Desperate migrants jump off rescue ship, seeking Italy

This grab from a video taken by Local Team shows migrants rescued for days by NGO Proactiva Open Arms charity ship, being rescued by a Spanish patrol boat after throwing themselves in the water to try and swim to the nearby Italian island of Lampedusa in a desperate move after days stuck on board, on August 20, 2019. (AFP)
Updated 20 August 2019

Desperate migrants jump off rescue ship, seeking Italy

  • The migrantsl were seeking the shores of Lampedusa, a short distance away from the anchored ship
  • Live video showed people wearing life vests floating in the sea

MILAN: At least 15 more migrants jumped into the sea Tuesday from the Open Arms rescue ship in desperate bids to reach the shores of Italy after 19 days on the boat in deteriorating conditions as Italy refuses to open its ports.
With the situation on board described by Open Arms as “out of control” and “desperate” over Italy’s repeated refusal to allow the migrants into the southern island of Lampedusa, Spain said it was dispatching a naval ship to escort the aid group’s boat and its passengers to a port in the Spanish island of Mallorca.
“After analyzing all the options, this is the most adequate and the one that would allow resolving within this week the humanitarian emergency on board the Open Arms,” the statement said.
But the journey of the Audaz warship from its base in southern Spain to Lampedusa is expected to last three days, adding to the ordeal of the migrants.
Dozens of them have been evacuated in recent days because they were underage or ill, but 83 remain on board.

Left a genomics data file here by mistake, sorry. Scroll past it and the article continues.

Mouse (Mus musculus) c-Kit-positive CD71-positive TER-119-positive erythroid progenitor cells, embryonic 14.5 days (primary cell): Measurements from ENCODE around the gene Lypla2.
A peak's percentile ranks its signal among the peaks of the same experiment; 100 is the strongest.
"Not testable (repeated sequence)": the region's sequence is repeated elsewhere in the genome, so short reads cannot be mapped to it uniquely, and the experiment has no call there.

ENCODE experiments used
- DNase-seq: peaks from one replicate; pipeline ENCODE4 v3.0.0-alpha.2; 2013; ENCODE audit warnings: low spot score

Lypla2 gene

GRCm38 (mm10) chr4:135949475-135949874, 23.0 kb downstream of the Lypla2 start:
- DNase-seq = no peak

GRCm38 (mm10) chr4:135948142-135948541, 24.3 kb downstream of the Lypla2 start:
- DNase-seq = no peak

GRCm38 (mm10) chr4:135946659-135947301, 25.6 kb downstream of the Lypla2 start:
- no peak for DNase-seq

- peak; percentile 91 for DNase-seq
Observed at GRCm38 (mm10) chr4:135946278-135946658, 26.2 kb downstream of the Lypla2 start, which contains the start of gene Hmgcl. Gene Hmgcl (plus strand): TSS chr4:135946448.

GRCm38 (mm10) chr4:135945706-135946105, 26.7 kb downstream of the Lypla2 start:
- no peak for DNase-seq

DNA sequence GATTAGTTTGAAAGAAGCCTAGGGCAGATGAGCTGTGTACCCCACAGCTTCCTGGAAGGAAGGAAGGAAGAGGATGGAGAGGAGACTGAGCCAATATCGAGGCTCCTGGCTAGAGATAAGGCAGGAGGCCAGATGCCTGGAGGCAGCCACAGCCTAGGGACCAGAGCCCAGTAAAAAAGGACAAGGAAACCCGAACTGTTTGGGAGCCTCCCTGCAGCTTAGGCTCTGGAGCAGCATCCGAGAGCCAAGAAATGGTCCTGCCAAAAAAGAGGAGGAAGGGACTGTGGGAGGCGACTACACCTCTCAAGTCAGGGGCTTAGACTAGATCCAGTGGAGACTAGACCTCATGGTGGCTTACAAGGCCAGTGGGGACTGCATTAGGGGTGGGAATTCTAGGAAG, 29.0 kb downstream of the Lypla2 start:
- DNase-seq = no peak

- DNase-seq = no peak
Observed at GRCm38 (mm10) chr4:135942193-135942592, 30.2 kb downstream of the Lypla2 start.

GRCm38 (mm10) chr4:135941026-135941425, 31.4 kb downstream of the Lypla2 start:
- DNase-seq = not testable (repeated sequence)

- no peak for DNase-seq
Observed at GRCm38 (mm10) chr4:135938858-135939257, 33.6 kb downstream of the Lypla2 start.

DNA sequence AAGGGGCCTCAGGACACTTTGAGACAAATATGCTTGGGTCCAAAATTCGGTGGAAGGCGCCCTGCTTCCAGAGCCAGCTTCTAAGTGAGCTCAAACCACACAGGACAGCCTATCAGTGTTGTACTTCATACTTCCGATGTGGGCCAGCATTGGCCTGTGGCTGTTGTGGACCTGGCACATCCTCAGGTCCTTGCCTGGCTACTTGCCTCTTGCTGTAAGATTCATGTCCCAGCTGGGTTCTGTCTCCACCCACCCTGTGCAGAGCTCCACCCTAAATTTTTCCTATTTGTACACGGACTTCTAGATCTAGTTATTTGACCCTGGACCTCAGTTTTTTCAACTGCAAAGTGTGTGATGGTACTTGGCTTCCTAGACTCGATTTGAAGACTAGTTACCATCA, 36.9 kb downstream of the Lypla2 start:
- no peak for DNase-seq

That was after one migrant jumped off the ship early on Tuesday and was rescued by the Italian coast guard, followed by two groups of nine and five more who launched themselves into the sea wearing orange life vests.
All were seeking the shores of Lampedusa, a short distance away from the anchored ship.
A reporter with the Spanish public broadcaster TVE said the first jumper refused to return to the Open Arms and was brought to Lampedusa instead, prompting others to follow his lead. The reporter said those jumping were “desperate and going mad” after 19 days trapped on board.
Live video showed people wearing life vests floating in the sea, some in groups and some individually, with a coast guard vessel nearby and rubber dinghies trying to reach them.
Open Arms said the Italian coast guard rescued all 15 jumpers and brought them to Lampedusa.
A spokeswoman for the charity, Laura Lanuza, said she heard from Open Arms crew members that “those who remain aboard are threatening to jump as well.” The Open Arms captain previously informed Italian authorities that the crew of 17 can no longer control the situation on board, as frustrated migrants resort to fighting.
Italy’s hard-line interior minister, Matteo Salvini, has refused port access to the ship, even though six other European countries have agreed to take in the migrants, who were rescued at sea in early August off the coast of Libya.
Italy’s transport minister, Danilo Toninelli, said on social media that he has been in touch with Spanish officials to demand that “they do everything to stop the NGO.” He did not specify what he expects Spain to do, and Spain said it was awaiting clarification.
Italian Premier Giuseppe Conte announced last week that six nations — Spain, Portugal, Germany, France, Romania and Luxembourg — had offered to take the migrants aboard Open Arms.
But in his post, Toninelli complained those countries were waiting until the migrants were on land “and then they will see.”